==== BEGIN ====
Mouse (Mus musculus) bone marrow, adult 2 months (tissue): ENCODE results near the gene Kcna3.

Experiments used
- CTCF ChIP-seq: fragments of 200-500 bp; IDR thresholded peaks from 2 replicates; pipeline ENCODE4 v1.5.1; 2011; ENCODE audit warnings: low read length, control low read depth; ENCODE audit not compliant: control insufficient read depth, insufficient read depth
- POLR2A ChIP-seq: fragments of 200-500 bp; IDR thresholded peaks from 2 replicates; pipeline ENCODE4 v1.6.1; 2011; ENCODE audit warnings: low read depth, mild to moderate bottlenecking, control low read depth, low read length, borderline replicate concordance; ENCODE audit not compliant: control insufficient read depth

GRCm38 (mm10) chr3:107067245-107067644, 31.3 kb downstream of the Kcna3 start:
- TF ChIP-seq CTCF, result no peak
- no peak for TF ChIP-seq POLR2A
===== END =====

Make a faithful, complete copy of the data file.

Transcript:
Mouse (Mus musculus) bone marrow, adult 2 months (tissue): ENCODE results near the gene Kcna3.

Experiments used
- CTCF ChIP-seq: fragments of 200-500 bp; IDR thresholded peaks from 2 replicates; pipeline ENCODE4 v1.5.1; 2011; ENCODE audit warnings: low read length, control low read depth; ENCODE audit not compliant: control insufficient read depth, insufficient read depth
- POLR2A ChIP-seq: fragments of 200-500 bp; IDR thresholded peaks from 2 replicates; pipeline ENCODE4 v1.6.1; 2011; ENCODE audit warnings: low read depth, mild to moderate bottlenecking, control low read depth, low read length, borderline replicate concordance; ENCODE audit not compliant: control insufficient read depth

GRCm38 (mm10) chr3:107067245-107067644, 31.3 kb downstream of the Kcna3 start:
- TF ChIP-seq CTCF, result no peak
- no peak for TF ChIP-seq POLR2A